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Walking activity and dispersal on deltamethrin- and spinosad-treated grains by the maize weevil Sitophilus zeamais
- Vélez, M., Bernardes, R.C., Barbosa, W.F., Santos, J.C., Guedes, R.N.C.
- Crop protection 2018
- Sitophilus zeamais, adults, bioassays, control methods, fumigants, grains, insects, laboratory experimentation, organophosphorus compounds, pesticide formulations, phosphine, pyrethrins, risk, spinosad, storage pests, sublethal effects, walking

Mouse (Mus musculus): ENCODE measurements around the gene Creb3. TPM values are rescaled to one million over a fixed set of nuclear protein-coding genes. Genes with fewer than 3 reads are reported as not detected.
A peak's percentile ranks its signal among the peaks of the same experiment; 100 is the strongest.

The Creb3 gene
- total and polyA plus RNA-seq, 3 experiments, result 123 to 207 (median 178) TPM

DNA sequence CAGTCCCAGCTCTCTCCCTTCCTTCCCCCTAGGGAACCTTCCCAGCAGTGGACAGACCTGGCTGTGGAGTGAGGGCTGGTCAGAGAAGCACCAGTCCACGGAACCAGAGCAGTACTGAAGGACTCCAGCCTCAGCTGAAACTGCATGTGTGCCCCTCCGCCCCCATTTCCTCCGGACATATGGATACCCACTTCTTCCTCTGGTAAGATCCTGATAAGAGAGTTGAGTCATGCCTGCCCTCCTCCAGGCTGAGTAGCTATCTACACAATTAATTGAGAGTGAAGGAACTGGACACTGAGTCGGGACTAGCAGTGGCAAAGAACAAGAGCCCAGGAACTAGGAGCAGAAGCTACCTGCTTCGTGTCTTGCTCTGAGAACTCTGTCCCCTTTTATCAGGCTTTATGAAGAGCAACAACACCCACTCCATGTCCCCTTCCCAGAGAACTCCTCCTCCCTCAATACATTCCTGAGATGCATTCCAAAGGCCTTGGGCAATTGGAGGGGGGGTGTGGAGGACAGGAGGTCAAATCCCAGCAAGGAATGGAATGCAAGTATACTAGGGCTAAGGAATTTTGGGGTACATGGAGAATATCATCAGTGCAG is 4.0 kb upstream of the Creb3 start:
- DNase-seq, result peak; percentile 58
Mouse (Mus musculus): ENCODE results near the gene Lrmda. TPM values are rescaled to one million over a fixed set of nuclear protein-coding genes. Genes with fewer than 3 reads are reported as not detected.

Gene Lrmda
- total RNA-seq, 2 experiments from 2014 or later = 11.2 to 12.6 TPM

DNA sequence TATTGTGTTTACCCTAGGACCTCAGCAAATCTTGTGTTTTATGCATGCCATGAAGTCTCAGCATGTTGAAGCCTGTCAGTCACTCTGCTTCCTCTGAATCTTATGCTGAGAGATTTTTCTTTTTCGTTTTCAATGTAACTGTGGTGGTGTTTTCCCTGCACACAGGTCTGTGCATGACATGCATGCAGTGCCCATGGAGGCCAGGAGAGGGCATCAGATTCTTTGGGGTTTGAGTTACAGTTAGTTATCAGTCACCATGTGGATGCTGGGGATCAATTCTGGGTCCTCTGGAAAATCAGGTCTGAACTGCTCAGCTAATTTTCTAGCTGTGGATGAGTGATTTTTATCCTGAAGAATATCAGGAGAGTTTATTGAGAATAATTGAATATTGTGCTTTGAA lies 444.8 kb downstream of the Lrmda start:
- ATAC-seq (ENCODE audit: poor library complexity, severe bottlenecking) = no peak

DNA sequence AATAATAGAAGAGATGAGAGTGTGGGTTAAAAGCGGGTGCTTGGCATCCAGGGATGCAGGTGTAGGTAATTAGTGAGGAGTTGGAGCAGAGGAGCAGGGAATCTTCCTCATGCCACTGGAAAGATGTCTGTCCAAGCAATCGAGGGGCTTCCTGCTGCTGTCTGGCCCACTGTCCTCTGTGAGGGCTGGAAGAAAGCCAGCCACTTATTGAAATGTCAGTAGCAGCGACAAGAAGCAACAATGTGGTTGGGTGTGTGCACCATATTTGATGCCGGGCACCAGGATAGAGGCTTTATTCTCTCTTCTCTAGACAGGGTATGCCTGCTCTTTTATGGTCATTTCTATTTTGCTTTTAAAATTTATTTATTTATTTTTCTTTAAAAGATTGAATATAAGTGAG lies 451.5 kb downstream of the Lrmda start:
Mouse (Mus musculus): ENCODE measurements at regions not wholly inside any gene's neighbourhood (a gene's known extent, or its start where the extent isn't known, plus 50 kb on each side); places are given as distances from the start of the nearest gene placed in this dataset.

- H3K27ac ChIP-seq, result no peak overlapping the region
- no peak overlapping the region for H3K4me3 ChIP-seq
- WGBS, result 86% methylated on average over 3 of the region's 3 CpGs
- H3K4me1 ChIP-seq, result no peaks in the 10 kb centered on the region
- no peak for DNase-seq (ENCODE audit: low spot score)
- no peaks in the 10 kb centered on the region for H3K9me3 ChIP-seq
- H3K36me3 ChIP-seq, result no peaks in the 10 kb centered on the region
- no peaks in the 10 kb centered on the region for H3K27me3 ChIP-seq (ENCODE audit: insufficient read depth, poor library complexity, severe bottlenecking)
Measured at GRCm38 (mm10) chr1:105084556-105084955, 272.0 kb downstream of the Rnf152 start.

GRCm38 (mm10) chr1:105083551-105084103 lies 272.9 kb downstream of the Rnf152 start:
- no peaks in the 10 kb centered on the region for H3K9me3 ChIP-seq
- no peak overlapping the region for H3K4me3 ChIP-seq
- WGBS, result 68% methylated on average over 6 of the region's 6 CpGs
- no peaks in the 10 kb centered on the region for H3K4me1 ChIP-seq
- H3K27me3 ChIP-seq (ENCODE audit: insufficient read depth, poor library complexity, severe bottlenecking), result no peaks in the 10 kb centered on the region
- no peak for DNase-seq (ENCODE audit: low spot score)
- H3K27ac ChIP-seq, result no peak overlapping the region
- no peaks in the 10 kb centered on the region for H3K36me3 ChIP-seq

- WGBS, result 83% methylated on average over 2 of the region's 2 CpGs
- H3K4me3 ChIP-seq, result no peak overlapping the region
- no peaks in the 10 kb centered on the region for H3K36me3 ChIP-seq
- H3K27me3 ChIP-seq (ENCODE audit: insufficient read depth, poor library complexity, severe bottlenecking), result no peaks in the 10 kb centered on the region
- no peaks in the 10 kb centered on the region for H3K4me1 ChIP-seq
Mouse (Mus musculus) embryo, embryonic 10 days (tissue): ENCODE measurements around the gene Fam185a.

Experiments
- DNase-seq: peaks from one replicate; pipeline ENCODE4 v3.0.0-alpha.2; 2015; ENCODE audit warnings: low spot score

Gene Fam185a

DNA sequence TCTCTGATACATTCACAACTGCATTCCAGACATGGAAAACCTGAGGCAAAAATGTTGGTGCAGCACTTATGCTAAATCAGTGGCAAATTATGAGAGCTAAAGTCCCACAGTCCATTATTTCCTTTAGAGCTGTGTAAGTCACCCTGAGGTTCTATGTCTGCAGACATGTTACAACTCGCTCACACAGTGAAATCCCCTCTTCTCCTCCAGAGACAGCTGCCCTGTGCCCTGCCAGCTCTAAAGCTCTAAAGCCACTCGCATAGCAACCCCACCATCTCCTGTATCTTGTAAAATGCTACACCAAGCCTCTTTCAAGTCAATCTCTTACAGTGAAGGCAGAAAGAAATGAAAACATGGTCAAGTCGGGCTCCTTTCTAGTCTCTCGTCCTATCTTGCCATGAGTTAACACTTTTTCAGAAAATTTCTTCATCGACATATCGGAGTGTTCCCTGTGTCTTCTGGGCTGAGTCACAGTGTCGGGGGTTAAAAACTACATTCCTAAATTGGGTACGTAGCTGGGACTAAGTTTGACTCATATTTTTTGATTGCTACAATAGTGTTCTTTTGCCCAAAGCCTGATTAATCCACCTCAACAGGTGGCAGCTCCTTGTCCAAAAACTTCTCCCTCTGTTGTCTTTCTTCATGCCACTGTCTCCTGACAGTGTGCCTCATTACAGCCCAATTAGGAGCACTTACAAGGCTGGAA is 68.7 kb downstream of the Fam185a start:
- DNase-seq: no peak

- The maize weevil (Sitophilus zeamais) is a serious worldwide pest of stored products frequently requiring control measures to reduce its infestation and minimize grain losses. The fumigant phosphine and insecticides including pyrethroids and organophosphates have been the most used management tools against this stored product pest, but the over-reliance on these chemical products has led to insecticide resistance in maize weevil populations. A recent alternative, the actinomycete-based insecticide spinosad, has been considered highly effective against several stored grain pests, including maize weevils, and has sparked increasing attention. Nonetheless, the sublethal effects of spinosad have yet to be studied, particularly regarding its potential effect on insect dispersal within contaminated grain masses since exposure may be either enhanced or compromised. Thus, we carried out laboratory experiments using a digital tracking system and commercial insecticide formulations with the objective to assess if deltamethrin- or spinosad-contaminated grains may affect the walking activity and dispersal movements of adult maize weevils. The overall activity of groups of weevils was enhanced with insecticide exposure. However, insecticide exposure did not affect resting time and distance walked, but velocity and number of stops were affected compromising walking in individual walking bioassays. Insecticide avoidance by either irritability and repellence were not detected. Dispersal of adult maize weevils on treated grains differed among insecticidal treatments with individuals spending more time at the edges of arenas in non-treated and deltamethrin-treated grains. In contrast, insects on spinosad-treated grains were more evenly distributed within the arena. These findings reinforce the potential of spinosad as an alternative for managing maize weevils because this insecticide minimizes the risk of dispersal away from treated grains.